She has joined forces with the WSPA and the Borneo Orangutan Survival Foundation to launch an emergency appeal to raise £1m for the Nyaru Menteng Sanctuary in Borneo. The sanctuary was featured in the recent BBC series Orangutan Diary, presented by Strachan.
While she was filming, Strachan, who shot to fame on Saturday morning children's programme Wide Awake Club with Timmy Mallett, found that the sanctuary was facing a funding crisis. She says: "I was shocked by how desperate the situation for orang-utans had become in Borneo, with more and more orang-utans arriving every day.
"The sanctuary is desperately short of money. It will close unless we step in and help - right now."
The appeal has already raised more than £475,000.
David Harewood, who starred in the film Blood Diamond, spoke about his support for the Anthony Nolan Trust on GMTV. Harewood, who joined the bone marrow register himself two years ago, says: "People need to join the register because there are people in need and it could be their last chance of life. Giving four hours of your day and some of your blood stem cells is nothing to ask."
Ben Pegna, who plays for Harlequins rugby league team, has been appointed sports relations manager by international development charity Right To Play. He will coordinate relations with the other sportsmen who support the charity's work, including England and Chelsea midfielder Frank Lampard and paralympian Ade Adepitan. Pegna will recruit further sports stars as ambassadors and will accompany them on visits to the charity's projects. He says: "I plan to use my experience in the sporting world to build a team of ambassadors who are concerned about what we do as a charity, and who are passionate about using their position of privilege to help others."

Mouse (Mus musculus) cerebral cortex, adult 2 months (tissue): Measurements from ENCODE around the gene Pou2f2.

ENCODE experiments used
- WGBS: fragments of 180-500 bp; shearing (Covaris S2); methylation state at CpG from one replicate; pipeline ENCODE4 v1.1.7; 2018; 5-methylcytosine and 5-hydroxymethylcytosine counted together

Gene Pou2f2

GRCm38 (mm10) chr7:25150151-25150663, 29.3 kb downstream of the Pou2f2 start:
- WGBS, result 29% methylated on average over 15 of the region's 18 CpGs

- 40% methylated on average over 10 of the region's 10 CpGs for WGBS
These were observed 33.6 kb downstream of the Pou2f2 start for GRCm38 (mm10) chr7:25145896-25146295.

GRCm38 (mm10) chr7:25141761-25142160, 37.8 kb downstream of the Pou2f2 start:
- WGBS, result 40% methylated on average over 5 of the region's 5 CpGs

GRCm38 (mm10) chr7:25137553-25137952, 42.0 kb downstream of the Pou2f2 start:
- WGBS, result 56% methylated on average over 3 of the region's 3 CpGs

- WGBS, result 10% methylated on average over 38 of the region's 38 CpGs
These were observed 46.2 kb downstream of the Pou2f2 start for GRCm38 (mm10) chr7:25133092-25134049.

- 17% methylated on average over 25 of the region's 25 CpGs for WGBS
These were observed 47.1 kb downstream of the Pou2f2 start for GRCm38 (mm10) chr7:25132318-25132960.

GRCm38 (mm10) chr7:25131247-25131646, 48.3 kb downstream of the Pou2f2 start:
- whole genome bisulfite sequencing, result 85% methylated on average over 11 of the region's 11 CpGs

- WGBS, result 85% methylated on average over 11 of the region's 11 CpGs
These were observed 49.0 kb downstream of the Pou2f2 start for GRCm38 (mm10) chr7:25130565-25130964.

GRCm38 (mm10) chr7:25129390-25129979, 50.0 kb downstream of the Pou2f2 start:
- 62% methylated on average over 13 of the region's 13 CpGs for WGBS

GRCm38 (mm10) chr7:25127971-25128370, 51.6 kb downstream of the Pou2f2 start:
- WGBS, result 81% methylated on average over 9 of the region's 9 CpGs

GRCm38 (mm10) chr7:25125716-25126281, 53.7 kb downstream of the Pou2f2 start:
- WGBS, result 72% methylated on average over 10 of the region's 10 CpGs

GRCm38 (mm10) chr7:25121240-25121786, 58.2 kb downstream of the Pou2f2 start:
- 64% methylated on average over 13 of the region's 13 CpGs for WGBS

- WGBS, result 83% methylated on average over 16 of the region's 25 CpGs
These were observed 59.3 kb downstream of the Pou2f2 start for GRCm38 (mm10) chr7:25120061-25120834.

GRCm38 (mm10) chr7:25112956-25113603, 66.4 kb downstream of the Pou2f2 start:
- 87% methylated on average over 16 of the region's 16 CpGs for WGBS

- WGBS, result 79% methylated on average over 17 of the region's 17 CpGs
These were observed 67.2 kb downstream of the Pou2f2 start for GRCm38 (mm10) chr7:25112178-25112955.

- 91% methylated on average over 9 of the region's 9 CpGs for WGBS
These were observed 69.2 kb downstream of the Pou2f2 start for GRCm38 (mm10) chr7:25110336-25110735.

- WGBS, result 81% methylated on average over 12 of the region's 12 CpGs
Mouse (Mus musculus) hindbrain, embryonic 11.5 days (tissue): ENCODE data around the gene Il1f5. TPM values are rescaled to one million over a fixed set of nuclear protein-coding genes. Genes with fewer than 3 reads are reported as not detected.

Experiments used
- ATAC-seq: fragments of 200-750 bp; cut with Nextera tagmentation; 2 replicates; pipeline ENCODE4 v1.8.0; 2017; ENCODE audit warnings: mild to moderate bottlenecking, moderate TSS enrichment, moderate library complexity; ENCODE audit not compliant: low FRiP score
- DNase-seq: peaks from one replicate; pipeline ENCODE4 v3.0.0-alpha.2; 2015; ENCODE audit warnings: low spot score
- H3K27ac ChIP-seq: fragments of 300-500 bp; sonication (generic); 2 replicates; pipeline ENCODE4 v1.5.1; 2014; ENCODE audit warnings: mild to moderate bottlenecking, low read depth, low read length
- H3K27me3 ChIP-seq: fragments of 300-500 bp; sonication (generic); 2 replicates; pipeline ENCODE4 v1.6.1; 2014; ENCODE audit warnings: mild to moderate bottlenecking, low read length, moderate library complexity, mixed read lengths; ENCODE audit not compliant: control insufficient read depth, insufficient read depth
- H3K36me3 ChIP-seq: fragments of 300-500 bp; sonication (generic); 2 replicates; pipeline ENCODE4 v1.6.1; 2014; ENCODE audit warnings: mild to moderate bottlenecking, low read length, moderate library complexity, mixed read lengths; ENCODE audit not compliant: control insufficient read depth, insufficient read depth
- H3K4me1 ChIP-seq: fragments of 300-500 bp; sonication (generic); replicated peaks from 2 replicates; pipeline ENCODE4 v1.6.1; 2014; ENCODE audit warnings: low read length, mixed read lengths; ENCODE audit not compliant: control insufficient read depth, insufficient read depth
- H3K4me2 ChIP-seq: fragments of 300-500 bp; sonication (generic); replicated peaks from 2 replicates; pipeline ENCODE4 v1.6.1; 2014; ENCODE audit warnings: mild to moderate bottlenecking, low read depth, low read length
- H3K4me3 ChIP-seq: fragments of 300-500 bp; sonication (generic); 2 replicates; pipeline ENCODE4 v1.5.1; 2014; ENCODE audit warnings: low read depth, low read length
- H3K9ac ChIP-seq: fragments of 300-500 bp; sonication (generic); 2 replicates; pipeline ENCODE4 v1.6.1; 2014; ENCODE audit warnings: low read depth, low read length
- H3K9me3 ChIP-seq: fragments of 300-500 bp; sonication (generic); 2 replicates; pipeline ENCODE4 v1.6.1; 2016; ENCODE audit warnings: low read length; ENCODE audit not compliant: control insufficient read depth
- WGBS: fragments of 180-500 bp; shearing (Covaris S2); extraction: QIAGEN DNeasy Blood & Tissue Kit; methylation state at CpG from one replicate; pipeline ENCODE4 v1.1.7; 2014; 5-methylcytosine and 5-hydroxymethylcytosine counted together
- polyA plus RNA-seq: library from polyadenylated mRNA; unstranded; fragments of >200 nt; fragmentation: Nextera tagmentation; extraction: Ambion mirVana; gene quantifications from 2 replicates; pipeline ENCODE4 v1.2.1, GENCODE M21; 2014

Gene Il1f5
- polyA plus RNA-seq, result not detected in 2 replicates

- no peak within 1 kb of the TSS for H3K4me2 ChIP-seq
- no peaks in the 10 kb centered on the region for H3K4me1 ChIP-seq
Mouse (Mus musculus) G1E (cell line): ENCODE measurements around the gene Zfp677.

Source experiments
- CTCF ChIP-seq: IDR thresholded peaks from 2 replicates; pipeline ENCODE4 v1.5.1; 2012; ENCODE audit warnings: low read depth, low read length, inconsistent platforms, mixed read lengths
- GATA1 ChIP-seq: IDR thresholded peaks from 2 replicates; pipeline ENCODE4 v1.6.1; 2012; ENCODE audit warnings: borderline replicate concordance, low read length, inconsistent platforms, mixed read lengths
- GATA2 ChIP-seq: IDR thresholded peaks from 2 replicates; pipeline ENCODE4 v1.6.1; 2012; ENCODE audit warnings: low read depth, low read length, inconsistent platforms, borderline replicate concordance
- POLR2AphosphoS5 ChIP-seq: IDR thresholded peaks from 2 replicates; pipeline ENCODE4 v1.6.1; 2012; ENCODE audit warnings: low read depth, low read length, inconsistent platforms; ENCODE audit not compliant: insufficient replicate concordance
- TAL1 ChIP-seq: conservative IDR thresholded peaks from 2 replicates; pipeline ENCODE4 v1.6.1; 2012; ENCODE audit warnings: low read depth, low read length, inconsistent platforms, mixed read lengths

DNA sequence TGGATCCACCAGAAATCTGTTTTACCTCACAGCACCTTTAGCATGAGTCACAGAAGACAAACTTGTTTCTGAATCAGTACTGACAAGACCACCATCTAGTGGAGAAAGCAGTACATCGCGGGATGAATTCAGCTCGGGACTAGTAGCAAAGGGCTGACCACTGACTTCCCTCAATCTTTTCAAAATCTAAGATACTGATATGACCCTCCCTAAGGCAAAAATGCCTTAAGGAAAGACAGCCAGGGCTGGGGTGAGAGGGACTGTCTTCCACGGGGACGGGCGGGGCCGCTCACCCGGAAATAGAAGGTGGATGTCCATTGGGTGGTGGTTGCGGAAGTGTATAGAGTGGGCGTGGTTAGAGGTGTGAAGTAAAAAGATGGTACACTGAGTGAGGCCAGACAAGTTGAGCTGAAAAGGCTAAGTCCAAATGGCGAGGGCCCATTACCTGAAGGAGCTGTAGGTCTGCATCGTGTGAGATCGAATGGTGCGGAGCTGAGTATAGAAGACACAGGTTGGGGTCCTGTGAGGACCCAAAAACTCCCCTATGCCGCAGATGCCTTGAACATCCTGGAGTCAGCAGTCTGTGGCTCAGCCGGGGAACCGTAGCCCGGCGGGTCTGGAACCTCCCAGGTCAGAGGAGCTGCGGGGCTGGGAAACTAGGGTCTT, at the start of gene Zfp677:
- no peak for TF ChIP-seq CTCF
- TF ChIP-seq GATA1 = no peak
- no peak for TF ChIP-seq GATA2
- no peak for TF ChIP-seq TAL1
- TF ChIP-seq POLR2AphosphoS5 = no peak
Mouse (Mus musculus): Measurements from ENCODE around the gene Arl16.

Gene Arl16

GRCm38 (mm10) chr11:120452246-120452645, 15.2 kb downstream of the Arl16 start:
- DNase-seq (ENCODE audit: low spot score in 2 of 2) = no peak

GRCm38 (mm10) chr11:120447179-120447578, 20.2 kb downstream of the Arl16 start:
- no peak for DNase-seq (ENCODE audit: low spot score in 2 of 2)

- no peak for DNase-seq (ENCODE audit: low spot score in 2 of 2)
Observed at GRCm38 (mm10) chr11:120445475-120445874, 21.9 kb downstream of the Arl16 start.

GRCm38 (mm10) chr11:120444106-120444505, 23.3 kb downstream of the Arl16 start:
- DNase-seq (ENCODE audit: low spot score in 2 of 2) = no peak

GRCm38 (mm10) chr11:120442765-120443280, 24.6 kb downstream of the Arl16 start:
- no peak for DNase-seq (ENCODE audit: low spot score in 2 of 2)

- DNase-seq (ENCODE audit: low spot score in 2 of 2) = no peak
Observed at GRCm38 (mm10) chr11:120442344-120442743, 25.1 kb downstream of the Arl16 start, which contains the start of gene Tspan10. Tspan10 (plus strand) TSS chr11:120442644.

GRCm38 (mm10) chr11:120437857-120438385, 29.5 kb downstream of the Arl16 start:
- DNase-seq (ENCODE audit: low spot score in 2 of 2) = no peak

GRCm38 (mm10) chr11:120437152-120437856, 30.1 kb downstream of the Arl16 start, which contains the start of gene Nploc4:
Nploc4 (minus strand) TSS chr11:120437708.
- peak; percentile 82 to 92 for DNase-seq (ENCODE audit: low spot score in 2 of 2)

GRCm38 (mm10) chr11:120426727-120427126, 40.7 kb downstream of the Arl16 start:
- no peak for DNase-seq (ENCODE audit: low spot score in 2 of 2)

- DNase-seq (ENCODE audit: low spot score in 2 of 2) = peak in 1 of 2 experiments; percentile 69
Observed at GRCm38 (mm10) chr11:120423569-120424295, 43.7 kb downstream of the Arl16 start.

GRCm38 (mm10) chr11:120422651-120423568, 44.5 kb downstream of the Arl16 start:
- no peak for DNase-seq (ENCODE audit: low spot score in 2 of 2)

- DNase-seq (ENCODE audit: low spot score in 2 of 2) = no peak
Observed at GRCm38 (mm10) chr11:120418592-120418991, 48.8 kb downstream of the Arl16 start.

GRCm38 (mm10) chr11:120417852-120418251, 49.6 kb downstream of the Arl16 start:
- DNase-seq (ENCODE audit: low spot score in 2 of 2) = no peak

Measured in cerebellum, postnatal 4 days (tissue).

Michael Dawson, the Tottenham and England centre half, is spearheading KidsOut's Box of Delights Appeal, a national campaign for children affected by domestic violence. KidsOut, one of the club's nominated charities, is working with the Women's Aid Federations of England and Northern Ireland to try to provide a box of brand new toys for each child on their arrival at a safe house. Dawson says: "We're happy to be able to support such a remarkable project. It can make such a difference."
The television presenter Melinda Messenger is a supporter of ActionAid. She became involved when she endorsed its Lick Child Poverty Day in September 2005. Last year, she visited Malawi to see the charity's work with some of the country's 500,000 Aids orphans. She visited a nursery and met children who have been forced to live on the streets because their parents are too sick to care for them or have died.
She has decided to sponsor three children in Malawi with ActionAid since her visit. "It's heartbreaking for a mother to think of children as young as my own fending for themselves," she says.
Messenger worked with ActionAid to promote World Aids Day in December 2006 and raised £32,000 for the charity by appearing on a celebrity special of Who Wants to be a Millionaire? last Christmas.
Susan Mears, celebrity coordinator at ActionAid, says: "In the short time Melinda has supported us, she's been very active."